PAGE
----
In a significant milestone for Japan’s space exploration ambitions, the Moon Sniper spacecraft successfully landed on the moon, establishing communication with the ground station. However, a notable challenge has emerged as the solar cells onboard are not generating power, reported the Japan Aerospace Exploration Agency (JAXA) on Friday.
The attempted landing of the lander, affectionately dubbed “Moon Sniper,” was meticulously executed within 100 meters of the target by the Smart Lander for Investigating Moon, or SLIM. The descent onto the lunar surface occurred around 8:50 pm, marking a crucial step in Japan’s pursuit of advanced lunar exploration.
Despite the smooth landing and communication link with the ground station, the spacecraft faces a setback due to solar cells being unable to generate electricity. Hitoshi Kuninaka, the head of JAXA’s space lab, addressed the issue, stating, “SLIM is now operating only on its battery, and we are prioritizing the transfer of its data onto Earth.”
Launched in September atop the H-IIA rocket from the southern island of Tanegashima, the SLIM lander aims to achieve a “pinpoint” touchdown, demonstrating Japan’s capabilities in precision lunar exploration. The mission, if successful, would position Japan as the fifth country, following the United States, Russia, China, and India, to accomplish a successful lunar probe landing.
SLIM Lander’s Objectives:
The SLIM lander, equipped with compact lunar probes, is aptly named the ‘Moon Sniper’ in Japanese. Its primary goal is to achieve precise landing accuracy within 100 meters, a significant advancement in exploration strategies. The designated landing area for Chandrayaan-3, measuring 4 km x 2.4 km, underscores the mission’s emphasis on pinpoint accuracy.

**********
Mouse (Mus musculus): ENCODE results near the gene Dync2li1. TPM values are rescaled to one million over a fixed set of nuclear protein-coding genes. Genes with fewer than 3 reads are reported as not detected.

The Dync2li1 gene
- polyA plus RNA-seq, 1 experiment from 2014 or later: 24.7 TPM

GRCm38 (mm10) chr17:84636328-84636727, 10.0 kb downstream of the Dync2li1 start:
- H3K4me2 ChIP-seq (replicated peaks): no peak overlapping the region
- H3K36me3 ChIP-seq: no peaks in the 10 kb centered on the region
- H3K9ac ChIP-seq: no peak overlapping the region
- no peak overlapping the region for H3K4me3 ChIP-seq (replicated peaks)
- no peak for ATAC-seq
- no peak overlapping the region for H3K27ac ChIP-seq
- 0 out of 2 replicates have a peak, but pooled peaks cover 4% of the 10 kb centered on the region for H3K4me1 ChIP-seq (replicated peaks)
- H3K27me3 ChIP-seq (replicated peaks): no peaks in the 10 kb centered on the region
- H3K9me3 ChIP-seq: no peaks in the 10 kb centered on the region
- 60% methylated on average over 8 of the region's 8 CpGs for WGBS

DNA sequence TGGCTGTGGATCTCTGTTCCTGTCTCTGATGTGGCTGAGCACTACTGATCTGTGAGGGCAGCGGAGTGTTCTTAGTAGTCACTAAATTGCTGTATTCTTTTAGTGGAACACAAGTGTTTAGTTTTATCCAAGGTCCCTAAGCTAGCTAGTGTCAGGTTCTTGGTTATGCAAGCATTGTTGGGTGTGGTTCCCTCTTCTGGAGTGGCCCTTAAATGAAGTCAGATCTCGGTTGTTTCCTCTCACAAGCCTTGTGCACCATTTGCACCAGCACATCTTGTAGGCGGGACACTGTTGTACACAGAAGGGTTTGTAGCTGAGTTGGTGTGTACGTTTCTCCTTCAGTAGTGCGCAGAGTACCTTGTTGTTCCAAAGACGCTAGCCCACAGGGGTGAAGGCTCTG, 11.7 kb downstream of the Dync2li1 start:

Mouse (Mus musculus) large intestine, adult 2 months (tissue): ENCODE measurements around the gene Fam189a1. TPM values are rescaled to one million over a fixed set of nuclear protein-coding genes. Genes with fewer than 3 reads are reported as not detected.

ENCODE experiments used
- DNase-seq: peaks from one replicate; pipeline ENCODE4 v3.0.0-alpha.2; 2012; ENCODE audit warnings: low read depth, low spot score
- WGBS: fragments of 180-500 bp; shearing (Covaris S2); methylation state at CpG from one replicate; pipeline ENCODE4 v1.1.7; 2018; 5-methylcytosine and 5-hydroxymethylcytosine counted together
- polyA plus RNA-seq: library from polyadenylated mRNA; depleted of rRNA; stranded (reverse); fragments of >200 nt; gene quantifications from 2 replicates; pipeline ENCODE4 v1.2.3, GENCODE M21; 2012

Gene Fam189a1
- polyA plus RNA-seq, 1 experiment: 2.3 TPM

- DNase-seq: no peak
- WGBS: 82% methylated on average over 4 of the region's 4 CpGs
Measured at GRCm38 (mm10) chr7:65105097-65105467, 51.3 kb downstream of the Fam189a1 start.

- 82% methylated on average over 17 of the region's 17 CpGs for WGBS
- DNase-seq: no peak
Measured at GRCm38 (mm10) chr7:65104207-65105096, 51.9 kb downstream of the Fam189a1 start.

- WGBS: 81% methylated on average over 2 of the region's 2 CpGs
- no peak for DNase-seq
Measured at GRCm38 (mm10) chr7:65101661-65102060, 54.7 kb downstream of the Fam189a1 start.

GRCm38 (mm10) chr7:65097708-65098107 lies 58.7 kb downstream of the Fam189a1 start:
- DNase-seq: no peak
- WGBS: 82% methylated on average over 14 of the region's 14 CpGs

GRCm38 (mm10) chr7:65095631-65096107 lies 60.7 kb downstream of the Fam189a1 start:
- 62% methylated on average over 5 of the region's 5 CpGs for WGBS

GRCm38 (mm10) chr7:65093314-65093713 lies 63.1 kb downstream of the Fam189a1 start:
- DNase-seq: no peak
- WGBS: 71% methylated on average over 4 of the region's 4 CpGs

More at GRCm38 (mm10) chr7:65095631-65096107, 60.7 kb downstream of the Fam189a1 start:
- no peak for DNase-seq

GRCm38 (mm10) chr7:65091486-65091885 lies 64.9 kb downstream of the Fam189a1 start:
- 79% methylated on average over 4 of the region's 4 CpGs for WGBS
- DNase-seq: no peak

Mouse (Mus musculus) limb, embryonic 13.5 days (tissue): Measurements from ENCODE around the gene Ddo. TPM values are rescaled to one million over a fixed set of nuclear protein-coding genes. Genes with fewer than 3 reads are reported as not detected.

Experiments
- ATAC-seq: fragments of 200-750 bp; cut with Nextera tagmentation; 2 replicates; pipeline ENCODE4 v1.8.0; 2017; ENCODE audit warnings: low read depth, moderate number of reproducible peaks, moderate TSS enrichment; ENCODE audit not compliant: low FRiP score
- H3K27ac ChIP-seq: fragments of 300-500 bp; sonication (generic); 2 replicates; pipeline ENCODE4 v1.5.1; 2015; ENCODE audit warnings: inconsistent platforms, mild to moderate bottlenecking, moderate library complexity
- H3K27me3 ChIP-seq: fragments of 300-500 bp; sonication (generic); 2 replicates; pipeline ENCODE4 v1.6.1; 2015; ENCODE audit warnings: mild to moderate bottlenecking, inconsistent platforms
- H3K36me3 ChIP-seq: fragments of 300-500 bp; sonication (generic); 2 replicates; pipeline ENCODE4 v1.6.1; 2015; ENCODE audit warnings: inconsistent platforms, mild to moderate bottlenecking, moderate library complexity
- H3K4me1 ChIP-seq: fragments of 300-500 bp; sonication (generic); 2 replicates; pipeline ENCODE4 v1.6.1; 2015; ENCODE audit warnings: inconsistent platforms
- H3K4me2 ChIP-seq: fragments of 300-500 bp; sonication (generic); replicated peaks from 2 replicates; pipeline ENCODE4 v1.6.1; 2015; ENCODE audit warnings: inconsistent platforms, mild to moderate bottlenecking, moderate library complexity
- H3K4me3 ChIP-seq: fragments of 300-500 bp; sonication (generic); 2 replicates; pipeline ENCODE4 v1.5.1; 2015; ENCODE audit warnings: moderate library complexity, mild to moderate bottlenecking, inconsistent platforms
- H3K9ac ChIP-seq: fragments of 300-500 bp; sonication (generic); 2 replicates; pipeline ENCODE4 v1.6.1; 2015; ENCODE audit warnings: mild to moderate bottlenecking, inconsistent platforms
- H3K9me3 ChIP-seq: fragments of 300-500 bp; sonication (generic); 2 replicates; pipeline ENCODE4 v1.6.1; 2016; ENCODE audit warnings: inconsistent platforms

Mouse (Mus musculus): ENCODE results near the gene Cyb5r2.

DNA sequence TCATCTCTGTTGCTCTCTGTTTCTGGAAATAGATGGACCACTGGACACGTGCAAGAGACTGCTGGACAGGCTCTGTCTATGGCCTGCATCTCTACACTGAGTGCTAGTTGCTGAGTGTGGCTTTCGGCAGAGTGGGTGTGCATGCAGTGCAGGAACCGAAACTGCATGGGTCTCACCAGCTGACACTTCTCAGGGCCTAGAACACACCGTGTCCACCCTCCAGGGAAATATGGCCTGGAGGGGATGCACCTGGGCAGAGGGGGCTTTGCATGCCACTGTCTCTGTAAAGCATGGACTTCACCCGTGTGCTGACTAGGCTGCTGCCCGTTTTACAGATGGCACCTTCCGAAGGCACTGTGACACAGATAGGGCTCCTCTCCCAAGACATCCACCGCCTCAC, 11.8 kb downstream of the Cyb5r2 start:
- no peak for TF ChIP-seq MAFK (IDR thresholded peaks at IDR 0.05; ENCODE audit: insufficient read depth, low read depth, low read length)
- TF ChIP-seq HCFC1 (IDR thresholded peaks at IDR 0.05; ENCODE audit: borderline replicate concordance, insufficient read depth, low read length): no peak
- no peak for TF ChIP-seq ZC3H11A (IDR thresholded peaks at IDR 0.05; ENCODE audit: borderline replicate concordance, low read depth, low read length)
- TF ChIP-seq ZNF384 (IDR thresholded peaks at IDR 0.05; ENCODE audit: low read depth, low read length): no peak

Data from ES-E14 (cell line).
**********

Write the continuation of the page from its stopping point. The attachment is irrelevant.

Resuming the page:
JAXA emphasizes that the SLIM lander represents a qualitative shift in lunar exploration, showcasing the ability to land precisely at intended locations. This achievement challenges conventional norms of opting for easier landing spots, setting the stage for future exploration endeavors.
While the solar power challenge poses a hurdle, JAXA’s focus on transferring data to Earth underscores the commitment to salvage valuable information from the mission. The outcome of the SLIM mission will not only contribute to Japan’s space exploration legacy but also advance global understanding of lunar landscapes and exploration techniques.
As the SLIM lander navigates the complexities of lunar exploration, the mission serves as a testament to Japan’s technological prowess and commitment to pushing the boundaries of space exploration. The global space community eagerly awaits updates on the resolution of the solar power issue and the insights the SLIM lander may uncover during its mission on the moon.
Sources By Agencies